Aboriginal Leaders Reject Symbolic Recognition in the Australian Constitution, Instead Demand Their Land Back*
By David Love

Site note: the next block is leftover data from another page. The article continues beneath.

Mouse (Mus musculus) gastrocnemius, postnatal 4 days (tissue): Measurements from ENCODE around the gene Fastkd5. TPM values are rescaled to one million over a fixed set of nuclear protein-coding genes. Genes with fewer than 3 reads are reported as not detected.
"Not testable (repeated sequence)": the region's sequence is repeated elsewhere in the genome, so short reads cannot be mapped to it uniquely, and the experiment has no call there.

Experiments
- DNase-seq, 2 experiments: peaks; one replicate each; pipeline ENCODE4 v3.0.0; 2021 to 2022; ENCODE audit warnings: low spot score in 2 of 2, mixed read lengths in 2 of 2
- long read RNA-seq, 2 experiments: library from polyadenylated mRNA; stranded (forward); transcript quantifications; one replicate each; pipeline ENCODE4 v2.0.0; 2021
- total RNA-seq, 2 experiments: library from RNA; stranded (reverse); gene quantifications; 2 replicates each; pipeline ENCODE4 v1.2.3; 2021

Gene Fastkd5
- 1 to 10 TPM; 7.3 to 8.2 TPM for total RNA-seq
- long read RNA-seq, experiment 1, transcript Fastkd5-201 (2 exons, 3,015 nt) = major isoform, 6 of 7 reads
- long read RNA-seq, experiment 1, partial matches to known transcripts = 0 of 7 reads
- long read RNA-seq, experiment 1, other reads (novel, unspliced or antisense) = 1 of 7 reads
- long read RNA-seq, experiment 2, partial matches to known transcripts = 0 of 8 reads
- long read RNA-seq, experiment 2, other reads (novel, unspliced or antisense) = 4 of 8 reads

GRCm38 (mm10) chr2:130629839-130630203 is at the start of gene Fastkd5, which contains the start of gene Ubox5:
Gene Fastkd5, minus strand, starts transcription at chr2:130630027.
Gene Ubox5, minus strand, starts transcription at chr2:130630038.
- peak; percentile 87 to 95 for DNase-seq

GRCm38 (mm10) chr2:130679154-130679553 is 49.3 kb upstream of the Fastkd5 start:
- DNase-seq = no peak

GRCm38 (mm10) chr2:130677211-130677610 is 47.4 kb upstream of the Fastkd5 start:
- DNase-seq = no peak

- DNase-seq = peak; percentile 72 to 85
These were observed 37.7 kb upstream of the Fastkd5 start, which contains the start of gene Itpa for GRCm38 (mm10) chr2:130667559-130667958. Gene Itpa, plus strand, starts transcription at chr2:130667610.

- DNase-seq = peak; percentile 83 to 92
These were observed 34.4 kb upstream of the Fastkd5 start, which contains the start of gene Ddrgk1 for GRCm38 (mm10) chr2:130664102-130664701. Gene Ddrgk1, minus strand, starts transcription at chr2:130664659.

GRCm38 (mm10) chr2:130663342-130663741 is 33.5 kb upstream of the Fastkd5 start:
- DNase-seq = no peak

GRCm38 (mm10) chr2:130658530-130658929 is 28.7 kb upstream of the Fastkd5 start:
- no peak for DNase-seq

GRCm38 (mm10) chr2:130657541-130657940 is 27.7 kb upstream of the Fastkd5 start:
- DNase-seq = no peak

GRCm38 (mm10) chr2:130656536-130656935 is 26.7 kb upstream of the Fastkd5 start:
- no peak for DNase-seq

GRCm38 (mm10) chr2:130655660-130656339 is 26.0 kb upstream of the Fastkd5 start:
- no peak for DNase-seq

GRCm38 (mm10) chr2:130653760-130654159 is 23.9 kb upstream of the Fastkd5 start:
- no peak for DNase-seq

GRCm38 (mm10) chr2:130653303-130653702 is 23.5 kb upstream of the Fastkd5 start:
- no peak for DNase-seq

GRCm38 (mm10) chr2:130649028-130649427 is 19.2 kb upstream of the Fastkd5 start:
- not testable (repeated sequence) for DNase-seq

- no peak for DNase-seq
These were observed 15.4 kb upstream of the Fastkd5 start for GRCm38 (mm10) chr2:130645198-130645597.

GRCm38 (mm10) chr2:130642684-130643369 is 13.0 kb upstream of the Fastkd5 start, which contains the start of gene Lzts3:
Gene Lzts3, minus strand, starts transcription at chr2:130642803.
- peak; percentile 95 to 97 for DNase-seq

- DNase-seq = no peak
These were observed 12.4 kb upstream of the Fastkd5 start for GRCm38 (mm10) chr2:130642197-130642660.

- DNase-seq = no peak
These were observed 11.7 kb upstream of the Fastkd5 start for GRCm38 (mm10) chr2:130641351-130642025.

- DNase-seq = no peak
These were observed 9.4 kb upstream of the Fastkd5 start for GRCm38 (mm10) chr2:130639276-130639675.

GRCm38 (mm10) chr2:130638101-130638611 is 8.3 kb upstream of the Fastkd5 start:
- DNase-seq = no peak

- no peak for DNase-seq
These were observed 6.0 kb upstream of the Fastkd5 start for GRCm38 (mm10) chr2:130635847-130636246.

May 27 marked the 50th anniversary of the 1967 Australian Referendum, in which Australians voted to include Black people — known as Aboriginal and Torres Strait Islander people — in the national census and to allow the government to make laws for them. For the first time, Black Australians were counted as human beings. Only in 2008 did the government issue a formal apology for the injustices committed against Aborigines. Half a century later, there has been an effort by the Australian government to push for a new referendum, one to amend the constitution to officially recognize indigenous peoples. Rejecting a constitutional reform process perceived as being for the benefit of whites, Black leaders called instead for a treaty, a representative body and a truth and justice commission.
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